The second point is very valid if my castle is placed at a strategic chokepoint, a bridge/ford or a pass. It makes a hostile invasion very costly since the castle must be taken for the army to pass. But unless I have such choke points, the value of a castle drastically lessens.

As you said, if the enemy army needs to control the castle in order to go beyond the castle, such a castle makes sense, but I disagree that the value of a castle drastically lessens otherwise: if he didn't want to go beyond that castle, it means the enemy wants to control your region. Again, in this case, a castle makes sense.

Finally to projecting power. It is not really the castle that does this, it's the garrison. The main advantage which a castle gives is that my soldiers can rest protected inside, while any insurgents outside always must be alert. This only works against an inferior force though. If the enemy has set up camp close to your castle (but out of range) your soldiers are quite useless. He does not need to storm the castle, since time is working in his favour.

Having a castle is really great to harass an army, either by attacking the rear, or even better, cutting the supply line. Military logistics such as "how to feed an entire army, several km away from its country" are often underestimated.

And if you are the inferior force, good for you. As stated before, it will cost the enemy much more than you, and some sieges can last for several years.

How useful is an impregnable castle? Tremendously useful. However, not everyone could build one. It's a common fantasy trope to build a much bigger castle than historical ones; it's up to you to see how big castles are in your world. But they will be useful

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    I think you should include the "attach the supply lines if they go past the castle" bit in the TL;DR. That's the main reason why a castle left unconquered is a threat, and without it the current tl;dr point of "it costs a lot to conquer it" is kinda pointless. – Syndic Aug 17 at 12:18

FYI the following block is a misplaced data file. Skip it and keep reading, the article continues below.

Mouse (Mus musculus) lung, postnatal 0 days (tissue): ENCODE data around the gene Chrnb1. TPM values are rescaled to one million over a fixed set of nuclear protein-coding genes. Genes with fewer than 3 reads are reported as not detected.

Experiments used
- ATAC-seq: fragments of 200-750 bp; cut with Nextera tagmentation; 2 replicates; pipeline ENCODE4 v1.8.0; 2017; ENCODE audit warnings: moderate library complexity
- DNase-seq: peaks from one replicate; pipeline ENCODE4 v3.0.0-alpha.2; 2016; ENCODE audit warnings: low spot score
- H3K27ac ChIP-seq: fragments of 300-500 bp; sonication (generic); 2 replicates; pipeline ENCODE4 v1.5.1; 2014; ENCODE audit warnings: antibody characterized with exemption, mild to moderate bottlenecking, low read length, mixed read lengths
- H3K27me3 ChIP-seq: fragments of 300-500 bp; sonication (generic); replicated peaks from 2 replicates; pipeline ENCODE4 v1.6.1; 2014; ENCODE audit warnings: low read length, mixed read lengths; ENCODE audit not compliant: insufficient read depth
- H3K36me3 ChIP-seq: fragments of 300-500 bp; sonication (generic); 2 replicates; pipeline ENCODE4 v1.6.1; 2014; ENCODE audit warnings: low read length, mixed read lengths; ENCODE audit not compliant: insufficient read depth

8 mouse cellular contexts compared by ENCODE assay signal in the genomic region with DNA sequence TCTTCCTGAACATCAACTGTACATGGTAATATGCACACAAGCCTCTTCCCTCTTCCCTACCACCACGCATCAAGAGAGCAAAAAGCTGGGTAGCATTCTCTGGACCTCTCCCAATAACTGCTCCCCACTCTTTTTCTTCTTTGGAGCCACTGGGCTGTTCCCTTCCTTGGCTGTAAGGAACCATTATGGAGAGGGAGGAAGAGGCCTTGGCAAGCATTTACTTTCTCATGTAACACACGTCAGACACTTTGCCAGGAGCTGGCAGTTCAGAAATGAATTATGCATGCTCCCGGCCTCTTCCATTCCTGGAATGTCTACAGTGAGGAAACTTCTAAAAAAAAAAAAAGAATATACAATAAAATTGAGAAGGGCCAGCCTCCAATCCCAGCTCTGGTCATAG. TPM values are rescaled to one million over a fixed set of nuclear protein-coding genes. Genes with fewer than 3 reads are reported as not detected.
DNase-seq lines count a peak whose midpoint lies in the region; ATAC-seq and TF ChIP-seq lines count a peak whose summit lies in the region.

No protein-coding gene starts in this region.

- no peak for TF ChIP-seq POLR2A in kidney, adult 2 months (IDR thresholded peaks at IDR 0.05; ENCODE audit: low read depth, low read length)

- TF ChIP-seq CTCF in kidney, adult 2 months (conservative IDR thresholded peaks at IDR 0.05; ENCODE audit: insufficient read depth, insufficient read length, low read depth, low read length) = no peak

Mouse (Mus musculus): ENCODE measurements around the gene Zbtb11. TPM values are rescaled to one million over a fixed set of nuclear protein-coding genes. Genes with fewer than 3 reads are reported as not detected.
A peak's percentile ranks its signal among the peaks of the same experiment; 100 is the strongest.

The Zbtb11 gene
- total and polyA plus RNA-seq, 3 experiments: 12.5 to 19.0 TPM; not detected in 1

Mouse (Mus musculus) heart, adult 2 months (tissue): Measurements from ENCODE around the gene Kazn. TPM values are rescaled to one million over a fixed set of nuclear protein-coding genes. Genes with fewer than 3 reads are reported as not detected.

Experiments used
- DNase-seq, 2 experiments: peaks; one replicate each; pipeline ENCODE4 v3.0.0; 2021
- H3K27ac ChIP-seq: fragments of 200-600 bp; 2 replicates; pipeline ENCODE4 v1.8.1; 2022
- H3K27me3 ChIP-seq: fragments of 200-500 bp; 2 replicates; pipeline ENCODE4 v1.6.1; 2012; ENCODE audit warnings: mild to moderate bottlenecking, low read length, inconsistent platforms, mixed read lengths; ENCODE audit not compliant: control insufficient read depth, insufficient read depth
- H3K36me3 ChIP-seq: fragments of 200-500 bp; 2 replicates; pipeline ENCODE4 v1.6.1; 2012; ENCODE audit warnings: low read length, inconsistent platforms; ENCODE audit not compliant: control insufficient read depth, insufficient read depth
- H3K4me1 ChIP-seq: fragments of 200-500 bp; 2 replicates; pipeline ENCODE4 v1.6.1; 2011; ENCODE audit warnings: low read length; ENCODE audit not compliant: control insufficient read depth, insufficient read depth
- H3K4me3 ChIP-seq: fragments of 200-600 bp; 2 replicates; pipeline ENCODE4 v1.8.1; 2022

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    For the first point it is important that while you may not have an army to match the opponent (otherwise you'd have engaged them head on instead of retreating to a castle) you hopefully have allies (or a king above you). But since armies only moved at walking pace in middle ages, it will take them long to amass the army and come to your help. A good castle lets you survive until the help arrives. – Jan Hudec Aug 18 at 14:59
  • @Syndic That's assuming there are supply lines to be concerned about, though, which was not the norm for ancient times. Hannibal cut through several roman fortifications without bothering to conquer them, because his army had to survive by foraging the local terrain, as it was the norm in those times - Alexander the Great didn't have the food sent by from Macedonia. It's true he risked being attacked from the back, but he didn't care - actually, he ambushed the roman forces which chased him at the battle of Lake Trasimene. – Rekesoft Aug 20 at 9:50
  • @Rekesoft warfare in antiquity was however quite diferent, with much bigger army, and no castle (or at least not like the middle age ones), they besieged whole cities. And it was the lack of supply lines, among other things, that destroy the army of Hannibal: as it was too risky to make a propper battle, romans used guerilla tactics. – Kepotx Aug 20 at 10:00
  • @Kepotx True. The Hannibal "supply line" was exceedingly large, that's why Hannibal defined his strategy without counting on it. In the end, however, his strategy of fomenting rebellion among the italic nations subdued by Rome was a failure. – Rekesoft Aug 20 at 10:03

Castles were useful for a certain type of defensive warfare. They allow you to project power over an area with a relatively small but immobile force. You could consider them to be primarily a delaying tactic, designed to hold up the enemy until such time as a significant force could be brought in.

A good castle can be the deciding factor when a smaller force is defending against a larger one. If you have a larger force and a castle, then you don't retreat to the castle, you engage in battle.

Some groups decided that castles weren't so useful, during one of the Scottish rebellions they realised that for their style of highly mobile combat, castles were a trap. They demolished any that they took.

Remember that the difference between an impregnable fortress and an inescapable prison is the side of the doors that the locks are on. Or in the words of the immortal General Callus Tacticus (Terry Pratchett):

After the first battle of Sto Lat, I formulated a policy which has stood me in good stead in other battles. It is this: if the enemy has an impregnable stronghold, see he stays there.

If you have retreated to your castle with a larger force then the attackers should do their best to ensure that you remain inside.